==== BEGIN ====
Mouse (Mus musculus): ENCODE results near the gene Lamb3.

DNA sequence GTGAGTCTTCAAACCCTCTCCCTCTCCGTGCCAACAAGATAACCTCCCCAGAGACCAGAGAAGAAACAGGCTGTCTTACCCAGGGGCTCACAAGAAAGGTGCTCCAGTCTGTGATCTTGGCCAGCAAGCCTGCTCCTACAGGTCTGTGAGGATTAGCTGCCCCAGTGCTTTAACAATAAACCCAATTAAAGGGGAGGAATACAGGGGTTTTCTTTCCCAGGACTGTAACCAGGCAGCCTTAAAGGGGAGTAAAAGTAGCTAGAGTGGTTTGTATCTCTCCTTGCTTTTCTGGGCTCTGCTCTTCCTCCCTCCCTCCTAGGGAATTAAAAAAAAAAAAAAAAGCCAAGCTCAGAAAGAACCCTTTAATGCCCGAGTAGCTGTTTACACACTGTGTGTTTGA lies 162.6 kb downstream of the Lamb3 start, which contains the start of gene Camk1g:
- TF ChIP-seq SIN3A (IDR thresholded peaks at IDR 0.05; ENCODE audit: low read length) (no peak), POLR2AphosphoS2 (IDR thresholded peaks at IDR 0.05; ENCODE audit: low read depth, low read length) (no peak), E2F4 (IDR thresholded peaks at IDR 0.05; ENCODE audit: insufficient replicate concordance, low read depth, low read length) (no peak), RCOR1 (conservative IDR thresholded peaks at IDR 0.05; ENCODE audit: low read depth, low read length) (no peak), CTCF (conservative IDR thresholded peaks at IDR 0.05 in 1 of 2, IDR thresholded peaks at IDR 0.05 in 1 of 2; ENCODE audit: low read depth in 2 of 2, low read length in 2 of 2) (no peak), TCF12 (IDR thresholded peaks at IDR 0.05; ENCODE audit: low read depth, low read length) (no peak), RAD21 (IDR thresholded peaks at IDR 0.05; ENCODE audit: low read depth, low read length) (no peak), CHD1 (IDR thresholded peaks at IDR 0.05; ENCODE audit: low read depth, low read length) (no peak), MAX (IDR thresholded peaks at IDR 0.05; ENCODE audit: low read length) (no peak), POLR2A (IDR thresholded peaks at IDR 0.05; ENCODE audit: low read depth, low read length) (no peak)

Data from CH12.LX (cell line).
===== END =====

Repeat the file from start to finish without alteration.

Mouse (Mus musculus): ENCODE results near the gene Lamb3.

DNA sequence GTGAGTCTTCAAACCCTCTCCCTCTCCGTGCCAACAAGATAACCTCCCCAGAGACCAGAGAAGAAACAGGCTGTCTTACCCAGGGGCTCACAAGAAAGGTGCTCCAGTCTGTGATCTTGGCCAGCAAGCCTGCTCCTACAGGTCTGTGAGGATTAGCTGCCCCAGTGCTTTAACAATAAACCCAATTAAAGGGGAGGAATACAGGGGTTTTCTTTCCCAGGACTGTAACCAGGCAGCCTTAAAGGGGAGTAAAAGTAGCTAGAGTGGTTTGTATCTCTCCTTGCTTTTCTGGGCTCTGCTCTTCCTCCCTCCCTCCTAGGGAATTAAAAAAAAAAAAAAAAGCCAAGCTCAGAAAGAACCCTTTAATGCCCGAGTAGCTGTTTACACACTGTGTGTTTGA lies 162.6 kb downstream of the Lamb3 start, which contains the start of gene Camk1g:
- TF ChIP-seq SIN3A (IDR thresholded peaks at IDR 0.05; ENCODE audit: low read length) (no peak), POLR2AphosphoS2 (IDR thresholded peaks at IDR 0.05; ENCODE audit: low read depth, low read length) (no peak), E2F4 (IDR thresholded peaks at IDR 0.05; ENCODE audit: insufficient replicate concordance, low read depth, low read length) (no peak), RCOR1 (conservative IDR thresholded peaks at IDR 0.05; ENCODE audit: low read depth, low read length) (no peak), CTCF (conservative IDR thresholded peaks at IDR 0.05 in 1 of 2, IDR thresholded peaks at IDR 0.05 in 1 of 2; ENCODE audit: low read depth in 2 of 2, low read length in 2 of 2) (no peak), TCF12 (IDR thresholded peaks at IDR 0.05; ENCODE audit: low read depth, low read length) (no peak), RAD21 (IDR thresholded peaks at IDR 0.05; ENCODE audit: low read depth, low read length) (no peak), CHD1 (IDR thresholded peaks at IDR 0.05; ENCODE audit: low read depth, low read length) (no peak), MAX (IDR thresholded peaks at IDR 0.05; ENCODE audit: low read length) (no peak), POLR2A (IDR thresholded peaks at IDR 0.05; ENCODE audit: low read depth, low read length) (no peak)

Data from CH12.LX (cell line).